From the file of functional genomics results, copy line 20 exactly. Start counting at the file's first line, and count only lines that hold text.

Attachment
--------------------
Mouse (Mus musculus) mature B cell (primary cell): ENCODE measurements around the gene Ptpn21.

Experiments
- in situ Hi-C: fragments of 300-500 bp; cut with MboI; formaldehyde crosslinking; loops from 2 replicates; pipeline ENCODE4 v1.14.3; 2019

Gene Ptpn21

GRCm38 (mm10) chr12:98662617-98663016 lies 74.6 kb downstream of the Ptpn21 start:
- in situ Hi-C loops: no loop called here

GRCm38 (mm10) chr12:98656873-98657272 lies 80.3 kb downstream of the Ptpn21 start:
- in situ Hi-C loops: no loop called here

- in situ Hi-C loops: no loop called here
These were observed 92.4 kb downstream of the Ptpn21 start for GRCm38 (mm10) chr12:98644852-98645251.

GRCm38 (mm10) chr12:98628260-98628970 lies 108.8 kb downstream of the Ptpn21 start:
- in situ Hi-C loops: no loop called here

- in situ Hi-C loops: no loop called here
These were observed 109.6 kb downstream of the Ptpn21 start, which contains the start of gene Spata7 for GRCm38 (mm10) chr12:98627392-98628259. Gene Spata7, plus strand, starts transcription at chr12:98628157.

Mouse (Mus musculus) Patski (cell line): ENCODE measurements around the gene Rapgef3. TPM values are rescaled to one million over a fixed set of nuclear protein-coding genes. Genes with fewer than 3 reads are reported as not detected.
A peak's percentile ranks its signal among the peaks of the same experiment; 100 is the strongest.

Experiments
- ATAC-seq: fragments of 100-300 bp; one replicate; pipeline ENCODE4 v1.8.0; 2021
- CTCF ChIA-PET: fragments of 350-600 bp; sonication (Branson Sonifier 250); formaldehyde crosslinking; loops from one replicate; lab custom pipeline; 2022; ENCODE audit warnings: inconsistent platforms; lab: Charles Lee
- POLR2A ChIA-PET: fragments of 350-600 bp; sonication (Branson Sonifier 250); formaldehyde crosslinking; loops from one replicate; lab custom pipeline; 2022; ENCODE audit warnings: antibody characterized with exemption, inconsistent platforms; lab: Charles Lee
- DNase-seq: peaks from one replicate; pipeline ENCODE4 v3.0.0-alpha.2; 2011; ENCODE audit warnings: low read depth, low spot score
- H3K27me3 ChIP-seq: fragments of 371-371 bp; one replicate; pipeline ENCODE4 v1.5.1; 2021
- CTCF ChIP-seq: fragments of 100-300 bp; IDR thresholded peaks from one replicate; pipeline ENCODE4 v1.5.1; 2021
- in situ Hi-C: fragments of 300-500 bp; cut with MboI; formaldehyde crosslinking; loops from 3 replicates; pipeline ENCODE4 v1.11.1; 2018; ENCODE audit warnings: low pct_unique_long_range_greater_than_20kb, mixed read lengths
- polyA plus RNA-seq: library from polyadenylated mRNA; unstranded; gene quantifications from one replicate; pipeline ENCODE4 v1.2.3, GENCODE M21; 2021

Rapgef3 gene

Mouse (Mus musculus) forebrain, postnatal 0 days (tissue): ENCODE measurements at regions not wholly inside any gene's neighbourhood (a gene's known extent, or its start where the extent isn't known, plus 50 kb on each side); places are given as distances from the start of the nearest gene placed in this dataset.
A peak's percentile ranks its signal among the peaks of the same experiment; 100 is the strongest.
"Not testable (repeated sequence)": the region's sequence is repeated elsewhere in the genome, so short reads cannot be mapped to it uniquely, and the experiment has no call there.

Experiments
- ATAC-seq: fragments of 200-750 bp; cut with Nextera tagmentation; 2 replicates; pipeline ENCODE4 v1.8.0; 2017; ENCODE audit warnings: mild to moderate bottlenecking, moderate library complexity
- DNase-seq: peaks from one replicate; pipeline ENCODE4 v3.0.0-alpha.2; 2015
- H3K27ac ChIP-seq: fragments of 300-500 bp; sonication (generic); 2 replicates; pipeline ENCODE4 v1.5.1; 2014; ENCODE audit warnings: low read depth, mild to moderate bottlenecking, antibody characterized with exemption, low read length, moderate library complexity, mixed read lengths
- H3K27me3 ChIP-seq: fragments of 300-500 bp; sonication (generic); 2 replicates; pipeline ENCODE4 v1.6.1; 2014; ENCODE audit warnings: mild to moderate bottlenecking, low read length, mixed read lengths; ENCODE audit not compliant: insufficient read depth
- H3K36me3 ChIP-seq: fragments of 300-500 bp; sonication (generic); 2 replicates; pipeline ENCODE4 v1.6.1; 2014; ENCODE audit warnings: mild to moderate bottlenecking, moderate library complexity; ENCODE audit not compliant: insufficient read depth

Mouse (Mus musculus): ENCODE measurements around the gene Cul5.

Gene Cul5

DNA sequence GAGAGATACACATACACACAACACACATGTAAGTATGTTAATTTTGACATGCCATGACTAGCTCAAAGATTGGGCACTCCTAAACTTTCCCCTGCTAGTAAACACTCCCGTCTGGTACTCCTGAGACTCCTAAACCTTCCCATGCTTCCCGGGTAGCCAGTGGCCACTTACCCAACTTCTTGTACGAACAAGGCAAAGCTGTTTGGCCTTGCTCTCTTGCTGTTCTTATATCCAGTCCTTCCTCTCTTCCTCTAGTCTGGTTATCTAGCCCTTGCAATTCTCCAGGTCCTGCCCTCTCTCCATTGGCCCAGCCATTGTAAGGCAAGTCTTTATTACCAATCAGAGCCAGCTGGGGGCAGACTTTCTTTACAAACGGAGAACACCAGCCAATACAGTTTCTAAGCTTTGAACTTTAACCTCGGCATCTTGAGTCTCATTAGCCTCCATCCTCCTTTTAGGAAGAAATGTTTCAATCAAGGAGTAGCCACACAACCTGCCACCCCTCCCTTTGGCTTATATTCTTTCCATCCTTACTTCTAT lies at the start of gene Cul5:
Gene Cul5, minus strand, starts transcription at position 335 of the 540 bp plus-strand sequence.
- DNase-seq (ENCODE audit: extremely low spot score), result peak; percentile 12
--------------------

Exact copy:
- POLR2A ChIA-PET: fragments of 350-600 bp; sonication (Branson Sonifier 250); formaldehyde crosslinking; loops from one replicate; lab custom pipeline; 2022; ENCODE audit warnings: antibody characterized with exemption, inconsistent platforms; lab: Charles Lee